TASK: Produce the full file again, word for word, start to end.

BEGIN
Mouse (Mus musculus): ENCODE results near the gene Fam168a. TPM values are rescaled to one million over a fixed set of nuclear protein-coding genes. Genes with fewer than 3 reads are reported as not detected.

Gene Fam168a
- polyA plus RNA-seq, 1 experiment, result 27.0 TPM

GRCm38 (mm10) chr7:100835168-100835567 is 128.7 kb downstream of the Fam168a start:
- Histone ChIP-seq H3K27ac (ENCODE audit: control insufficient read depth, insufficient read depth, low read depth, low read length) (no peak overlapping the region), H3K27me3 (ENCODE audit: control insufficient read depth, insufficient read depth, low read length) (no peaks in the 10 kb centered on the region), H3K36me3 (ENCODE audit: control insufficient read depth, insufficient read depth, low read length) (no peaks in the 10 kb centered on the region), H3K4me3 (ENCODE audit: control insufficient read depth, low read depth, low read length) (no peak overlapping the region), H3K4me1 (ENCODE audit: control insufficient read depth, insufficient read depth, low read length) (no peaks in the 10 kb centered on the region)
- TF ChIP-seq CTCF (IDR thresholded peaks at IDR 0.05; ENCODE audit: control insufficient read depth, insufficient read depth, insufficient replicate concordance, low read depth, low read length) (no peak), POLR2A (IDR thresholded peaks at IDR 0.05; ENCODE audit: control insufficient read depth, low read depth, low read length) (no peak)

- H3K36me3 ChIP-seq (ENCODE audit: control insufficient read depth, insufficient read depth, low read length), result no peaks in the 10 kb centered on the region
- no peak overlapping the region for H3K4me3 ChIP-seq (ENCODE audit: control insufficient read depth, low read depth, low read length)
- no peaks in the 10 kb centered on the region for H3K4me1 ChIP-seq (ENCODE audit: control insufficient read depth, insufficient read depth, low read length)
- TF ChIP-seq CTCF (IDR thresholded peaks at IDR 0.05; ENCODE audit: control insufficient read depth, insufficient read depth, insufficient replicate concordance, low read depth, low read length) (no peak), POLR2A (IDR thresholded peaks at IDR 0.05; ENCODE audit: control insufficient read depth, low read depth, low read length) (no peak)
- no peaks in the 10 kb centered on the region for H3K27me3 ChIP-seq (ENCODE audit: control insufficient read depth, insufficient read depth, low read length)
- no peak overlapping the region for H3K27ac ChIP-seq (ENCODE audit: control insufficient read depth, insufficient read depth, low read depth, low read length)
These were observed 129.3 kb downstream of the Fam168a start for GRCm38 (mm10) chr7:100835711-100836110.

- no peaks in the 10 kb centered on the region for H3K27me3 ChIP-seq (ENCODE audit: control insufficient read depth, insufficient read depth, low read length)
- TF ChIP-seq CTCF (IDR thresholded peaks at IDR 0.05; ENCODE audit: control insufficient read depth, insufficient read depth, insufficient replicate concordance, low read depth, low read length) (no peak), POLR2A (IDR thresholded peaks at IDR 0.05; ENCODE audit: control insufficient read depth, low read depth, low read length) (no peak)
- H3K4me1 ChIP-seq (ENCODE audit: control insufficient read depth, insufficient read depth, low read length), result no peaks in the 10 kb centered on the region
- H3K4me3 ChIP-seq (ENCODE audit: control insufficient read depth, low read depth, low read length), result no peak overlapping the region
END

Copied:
Mouse (Mus musculus): ENCODE results near the gene Fam168a. TPM values are rescaled to one million over a fixed set of nuclear protein-coding genes. Genes with fewer than 3 reads are reported as not detected.

Gene Fam168a
- polyA plus RNA-seq, 1 experiment, result 27.0 TPM

GRCm38 (mm10) chr7:100835168-100835567 is 128.7 kb downstream of the Fam168a start:
- Histone ChIP-seq H3K27ac (ENCODE audit: control insufficient read depth, insufficient read depth, low read depth, low read length) (no peak overlapping the region), H3K27me3 (ENCODE audit: control insufficient read depth, insufficient read depth, low read length) (no peaks in the 10 kb centered on the region), H3K36me3 (ENCODE audit: control insufficient read depth, insufficient read depth, low read length) (no peaks in the 10 kb centered on the region), H3K4me3 (ENCODE audit: control insufficient read depth, low read depth, low read length) (no peak overlapping the region), H3K4me1 (ENCODE audit: control insufficient read depth, insufficient read depth, low read length) (no peaks in the 10 kb centered on the region)
- TF ChIP-seq CTCF (IDR thresholded peaks at IDR 0.05; ENCODE audit: control insufficient read depth, insufficient read depth, insufficient replicate concordance, low read depth, low read length) (no peak), POLR2A (IDR thresholded peaks at IDR 0.05; ENCODE audit: control insufficient read depth, low read depth, low read length) (no peak)

- H3K36me3 ChIP-seq (ENCODE audit: control insufficient read depth, insufficient read depth, low read length), result no peaks in the 10 kb centered on the region
- no peak overlapping the region for H3K4me3 ChIP-seq (ENCODE audit: control insufficient read depth, low read depth, low read length)
- no peaks in the 10 kb centered on the region for H3K4me1 ChIP-seq (ENCODE audit: control insufficient read depth, insufficient read depth, low read length)
- TF ChIP-seq CTCF (IDR thresholded peaks at IDR 0.05; ENCODE audit: control insufficient read depth, insufficient read depth, insufficient replicate concordance, low read depth, low read length) (no peak), POLR2A (IDR thresholded peaks at IDR 0.05; ENCODE audit: control insufficient read depth, low read depth, low read length) (no peak)
- no peaks in the 10 kb centered on the region for H3K27me3 ChIP-seq (ENCODE audit: control insufficient read depth, insufficient read depth, low read length)
- no peak overlapping the region for H3K27ac ChIP-seq (ENCODE audit: control insufficient read depth, insufficient read depth, low read depth, low read length)
These were observed 129.3 kb downstream of the Fam168a start for GRCm38 (mm10) chr7:100835711-100836110.

- no peaks in the 10 kb centered on the region for H3K27me3 ChIP-seq (ENCODE audit: control insufficient read depth, insufficient read depth, low read length)
- TF ChIP-seq CTCF (IDR thresholded peaks at IDR 0.05; ENCODE audit: control insufficient read depth, insufficient read depth, insufficient replicate concordance, low read depth, low read length) (no peak), POLR2A (IDR thresholded peaks at IDR 0.05; ENCODE audit: control insufficient read depth, low read depth, low read length) (no peak)
- H3K4me1 ChIP-seq (ENCODE audit: control insufficient read depth, insufficient read depth, low read length), result no peaks in the 10 kb centered on the region
- H3K4me3 ChIP-seq (ENCODE audit: control insufficient read depth, low read depth, low read length), result no peak overlapping the region